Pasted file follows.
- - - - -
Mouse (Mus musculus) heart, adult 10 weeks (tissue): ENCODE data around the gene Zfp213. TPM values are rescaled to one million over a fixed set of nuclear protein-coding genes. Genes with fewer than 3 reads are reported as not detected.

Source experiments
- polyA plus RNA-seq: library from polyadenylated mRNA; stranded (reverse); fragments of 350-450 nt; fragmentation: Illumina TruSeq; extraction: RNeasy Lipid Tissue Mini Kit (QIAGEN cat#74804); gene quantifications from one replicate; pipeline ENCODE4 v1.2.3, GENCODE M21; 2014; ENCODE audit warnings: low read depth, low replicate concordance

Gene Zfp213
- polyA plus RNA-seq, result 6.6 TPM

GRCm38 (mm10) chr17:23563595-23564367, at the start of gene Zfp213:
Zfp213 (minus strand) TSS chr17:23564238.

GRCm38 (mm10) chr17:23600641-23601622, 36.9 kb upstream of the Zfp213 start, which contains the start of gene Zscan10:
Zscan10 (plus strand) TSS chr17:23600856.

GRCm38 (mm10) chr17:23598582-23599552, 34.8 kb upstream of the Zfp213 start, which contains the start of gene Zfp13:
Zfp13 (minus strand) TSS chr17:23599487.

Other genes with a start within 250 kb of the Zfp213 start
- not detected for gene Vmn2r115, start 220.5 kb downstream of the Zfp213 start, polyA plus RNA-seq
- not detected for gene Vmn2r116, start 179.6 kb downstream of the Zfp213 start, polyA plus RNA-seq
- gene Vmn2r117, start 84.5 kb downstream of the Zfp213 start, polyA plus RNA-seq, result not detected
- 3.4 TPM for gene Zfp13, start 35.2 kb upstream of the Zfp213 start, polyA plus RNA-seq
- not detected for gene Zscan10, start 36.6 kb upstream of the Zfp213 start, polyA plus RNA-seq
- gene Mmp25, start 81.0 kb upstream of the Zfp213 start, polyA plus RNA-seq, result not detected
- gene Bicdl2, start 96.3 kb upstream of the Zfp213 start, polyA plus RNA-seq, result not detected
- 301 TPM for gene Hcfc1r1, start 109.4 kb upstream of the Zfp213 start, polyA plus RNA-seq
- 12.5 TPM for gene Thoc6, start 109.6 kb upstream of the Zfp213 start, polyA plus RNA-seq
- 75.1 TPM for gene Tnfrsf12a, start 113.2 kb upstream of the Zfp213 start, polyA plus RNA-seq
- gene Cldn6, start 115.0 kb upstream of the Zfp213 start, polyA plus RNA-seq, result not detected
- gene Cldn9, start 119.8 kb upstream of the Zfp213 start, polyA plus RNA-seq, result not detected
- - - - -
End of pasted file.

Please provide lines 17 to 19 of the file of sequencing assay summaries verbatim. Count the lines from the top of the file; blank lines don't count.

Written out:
- not detected for gene Zscan10, start 36.6 kb upstream of the Zfp213 start, polyA plus RNA-seq
- gene Mmp25, start 81.0 kb upstream of the Zfp213 start, polyA plus RNA-seq, result not detected
- gene Bicdl2, start 96.3 kb upstream of the Zfp213 start, polyA plus RNA-seq, result not detected